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If you’re an older adult, living with diabetes doesn’t need to slow you down (and it shouldn’t)

Healthy seniors

As you age, it’s not uncommon for chronic health issues to appear. While any type of chronic illness can be upsetting and feel daunting—it doesn’t need to be. Diseases such as Type II diabetes are manageable at any age. As physician-in-chief at Hebrew SeniorLife, I counsel our residents and patients all the time on some of the best ways to control their diabetes.

While the treatment of any disease should be tailored to a patient’s specific medical needs, the management goals for everyone who has diabetes are the same, regardless of age—enhancing quality of life and reducing complications.

Diabetes is a chronic disease in which the body does not produce or properly use insulin, a hormone required to convert sugar, starches and other foods into energy needed for daily life. People with diabetes have too much glucose, a form of sugar, in their blood. As a result, they may suffer from a number of symptoms, such as extreme hunger or thirst, frequent urination, fatigue, or vision difficulties, and are at increased risk for heart disease, stroke, kidney disease, and other serious complications.

More than half of the 16 million Americans living with diabetes are over the age of 60. A number of factors can make managing diabetes particularly difficult for older adults. Diabetes can exacerbate medical conditions, such as high blood pressure and high cholesterol. Complications can develop more quickly in older patients, who may have more—and more severe—complications than younger. Cognitive impairments and decreased physical ability may also make it more difficult to follow a treatment plan.

In discussing successful diabetes self-management programs with my patients, I always make sure they are doing the following:

  1. Monitoring blood glucose levels regularly: This helps patients know how much food to eat, how much exercise to get, and how much medication, including insulin, to take, as well as helping them feel more in control of their disease.
  2. Following a well-balanced meal plan: Different foods affect blood glucose levels, so planning meals is important. A dietitian can help create personalized meal plans designed to help control blood glucose levels.
  3. Exercising regularly: 30 minutes of exercise most days of the week can improve blood glucose levels of older adults.
  4. Taking medications as prescribed: Medications, both oral and injectable, are key to controlling diabetes, and they should be taken exactly as they are prescribed by a physician.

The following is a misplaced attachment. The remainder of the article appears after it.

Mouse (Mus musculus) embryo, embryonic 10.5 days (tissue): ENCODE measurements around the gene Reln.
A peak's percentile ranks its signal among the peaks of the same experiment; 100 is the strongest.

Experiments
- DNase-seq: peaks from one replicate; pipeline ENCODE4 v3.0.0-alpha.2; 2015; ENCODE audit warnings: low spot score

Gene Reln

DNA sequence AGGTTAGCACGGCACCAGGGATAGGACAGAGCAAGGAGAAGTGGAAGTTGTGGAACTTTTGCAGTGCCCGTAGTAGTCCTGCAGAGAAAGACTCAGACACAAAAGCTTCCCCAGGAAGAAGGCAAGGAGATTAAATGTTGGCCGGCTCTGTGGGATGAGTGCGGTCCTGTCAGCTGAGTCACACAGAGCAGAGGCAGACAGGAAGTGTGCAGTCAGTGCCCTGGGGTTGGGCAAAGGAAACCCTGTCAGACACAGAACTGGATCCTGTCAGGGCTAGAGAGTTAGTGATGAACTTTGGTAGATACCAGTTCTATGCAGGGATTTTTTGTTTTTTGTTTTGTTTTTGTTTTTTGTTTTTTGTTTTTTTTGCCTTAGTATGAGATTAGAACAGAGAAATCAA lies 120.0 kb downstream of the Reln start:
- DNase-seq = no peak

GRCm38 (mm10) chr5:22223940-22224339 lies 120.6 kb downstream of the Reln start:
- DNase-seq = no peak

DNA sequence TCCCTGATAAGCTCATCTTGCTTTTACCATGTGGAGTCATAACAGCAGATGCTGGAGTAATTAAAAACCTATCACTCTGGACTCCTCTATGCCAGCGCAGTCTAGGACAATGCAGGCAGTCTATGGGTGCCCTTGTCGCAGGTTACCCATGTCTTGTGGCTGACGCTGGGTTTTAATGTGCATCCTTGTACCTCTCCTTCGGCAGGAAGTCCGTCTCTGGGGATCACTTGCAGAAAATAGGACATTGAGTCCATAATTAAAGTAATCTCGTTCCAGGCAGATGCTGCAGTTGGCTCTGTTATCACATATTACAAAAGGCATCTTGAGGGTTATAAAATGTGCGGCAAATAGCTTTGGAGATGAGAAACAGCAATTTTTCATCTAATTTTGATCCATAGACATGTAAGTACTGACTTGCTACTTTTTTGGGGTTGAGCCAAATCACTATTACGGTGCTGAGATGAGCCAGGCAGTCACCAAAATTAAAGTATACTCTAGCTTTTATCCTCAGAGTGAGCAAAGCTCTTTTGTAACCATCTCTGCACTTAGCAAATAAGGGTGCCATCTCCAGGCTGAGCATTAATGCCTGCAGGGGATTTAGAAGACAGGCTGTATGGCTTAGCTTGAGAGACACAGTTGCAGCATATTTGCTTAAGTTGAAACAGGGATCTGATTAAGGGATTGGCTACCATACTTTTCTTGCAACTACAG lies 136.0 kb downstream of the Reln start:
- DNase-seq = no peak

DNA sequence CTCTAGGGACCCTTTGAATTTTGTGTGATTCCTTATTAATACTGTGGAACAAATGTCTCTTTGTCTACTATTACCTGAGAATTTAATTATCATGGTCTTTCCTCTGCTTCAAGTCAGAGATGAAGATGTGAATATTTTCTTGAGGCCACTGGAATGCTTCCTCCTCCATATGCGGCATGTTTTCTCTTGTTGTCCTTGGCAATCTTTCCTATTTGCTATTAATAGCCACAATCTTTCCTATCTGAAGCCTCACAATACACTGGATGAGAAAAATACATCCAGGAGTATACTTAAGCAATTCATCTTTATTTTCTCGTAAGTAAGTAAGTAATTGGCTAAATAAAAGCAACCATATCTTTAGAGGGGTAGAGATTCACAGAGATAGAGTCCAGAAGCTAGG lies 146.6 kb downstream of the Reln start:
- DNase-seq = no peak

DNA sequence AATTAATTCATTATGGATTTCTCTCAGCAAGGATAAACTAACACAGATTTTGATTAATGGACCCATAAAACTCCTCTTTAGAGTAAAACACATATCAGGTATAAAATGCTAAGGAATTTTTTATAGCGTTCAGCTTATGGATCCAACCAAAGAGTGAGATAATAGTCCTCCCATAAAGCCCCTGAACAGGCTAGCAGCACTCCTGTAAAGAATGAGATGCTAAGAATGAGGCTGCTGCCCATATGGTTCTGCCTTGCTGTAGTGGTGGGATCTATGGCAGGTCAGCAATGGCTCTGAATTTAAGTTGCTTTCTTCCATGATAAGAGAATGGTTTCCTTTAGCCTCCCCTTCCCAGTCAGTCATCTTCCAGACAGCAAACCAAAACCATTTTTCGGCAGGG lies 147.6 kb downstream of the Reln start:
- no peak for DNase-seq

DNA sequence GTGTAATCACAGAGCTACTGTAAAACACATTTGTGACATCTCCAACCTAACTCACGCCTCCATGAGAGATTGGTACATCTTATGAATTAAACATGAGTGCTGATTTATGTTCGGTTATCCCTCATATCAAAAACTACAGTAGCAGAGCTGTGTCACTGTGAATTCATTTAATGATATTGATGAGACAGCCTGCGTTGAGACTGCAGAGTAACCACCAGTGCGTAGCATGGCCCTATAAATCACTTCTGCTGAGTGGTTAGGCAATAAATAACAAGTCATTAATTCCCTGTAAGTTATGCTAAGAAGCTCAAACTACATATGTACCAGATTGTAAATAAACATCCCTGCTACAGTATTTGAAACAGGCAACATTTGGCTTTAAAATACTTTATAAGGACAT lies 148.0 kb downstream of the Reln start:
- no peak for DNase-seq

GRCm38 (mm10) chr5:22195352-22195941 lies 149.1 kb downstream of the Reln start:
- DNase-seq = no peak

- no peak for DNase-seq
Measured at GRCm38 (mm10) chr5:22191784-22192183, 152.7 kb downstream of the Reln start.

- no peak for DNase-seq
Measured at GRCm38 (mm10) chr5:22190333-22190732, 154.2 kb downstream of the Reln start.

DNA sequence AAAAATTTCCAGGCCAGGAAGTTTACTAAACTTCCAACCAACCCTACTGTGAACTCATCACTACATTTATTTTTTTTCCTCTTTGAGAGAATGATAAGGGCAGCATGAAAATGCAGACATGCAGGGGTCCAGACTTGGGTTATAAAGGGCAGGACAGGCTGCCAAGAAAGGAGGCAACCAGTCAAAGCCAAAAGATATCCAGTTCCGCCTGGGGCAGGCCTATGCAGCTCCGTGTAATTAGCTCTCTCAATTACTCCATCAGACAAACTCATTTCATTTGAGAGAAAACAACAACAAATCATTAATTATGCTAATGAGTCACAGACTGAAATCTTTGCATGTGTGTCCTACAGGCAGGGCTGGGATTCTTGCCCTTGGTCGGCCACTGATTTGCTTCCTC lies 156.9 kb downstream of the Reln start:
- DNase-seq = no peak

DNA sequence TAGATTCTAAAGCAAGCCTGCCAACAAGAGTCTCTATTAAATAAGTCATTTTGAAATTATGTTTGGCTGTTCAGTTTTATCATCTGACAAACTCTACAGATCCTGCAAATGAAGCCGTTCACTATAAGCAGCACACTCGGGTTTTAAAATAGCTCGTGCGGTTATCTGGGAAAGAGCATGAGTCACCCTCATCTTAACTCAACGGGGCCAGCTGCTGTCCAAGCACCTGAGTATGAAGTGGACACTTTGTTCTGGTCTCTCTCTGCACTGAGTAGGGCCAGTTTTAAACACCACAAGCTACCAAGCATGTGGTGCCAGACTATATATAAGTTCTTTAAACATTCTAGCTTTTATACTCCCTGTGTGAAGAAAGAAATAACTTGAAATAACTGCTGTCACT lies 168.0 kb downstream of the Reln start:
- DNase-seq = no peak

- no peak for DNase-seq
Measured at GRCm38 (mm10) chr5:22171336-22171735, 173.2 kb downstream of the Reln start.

5. Losing weight: Nearly 90 percent of diabetics are overweight; studies have shown that weight loss is an essential element in controlling blood glucose levels.
  6. Checking feet daily: Diabetic neuropathy (nerve damage) can cause cuts, sores and blisters to go unnoticed. Because they heal more slowly in people with diabetes, the risk of infection is greater.
  7. Visiting your health-care team regularly: Regular visits to a primary care physician and an endocrinologist (a diabetes specialist) can help monitor disease progression and modify disease treatment and management plans. In addition, people with diabetes should see an eye doctor annually and a dentist every six months.

Hebrew SeniorLife offers diabetes and chronic disease self-management programs for older adults in communities across Massachusetts. Call 617-363-8319 to learn more; we’ll be happy to discuss your questions and how we can help you live life to the fullest.

Want to know more about Type II Diabetes? Get the basic facts

Robert Schreiber, MD's picture

About the Blogger

Medical Director of Evidence-based Programs, Hebrew SeniorLife

Dr. Schreiber is Medical Director of Evidence-based Programs at Hebrew SeniorLife and Medical Director of the Healthy Living Center of Excellence, an organization funded by the John A. Hartford Foundation and the Tufts Health Plan Foundation. He served as Physician-in-Chief and Chief Medical Officer at Hebrew SeniorLife from 2004 to 2012. He helped develop the strategic direction of Hebrew SeniorLife Medical Group, in-home and community-based services, and long-term and post-acute care.  He is a faculty member of the Institute for Aging Research at Hebrew SeniorLife and is working to...

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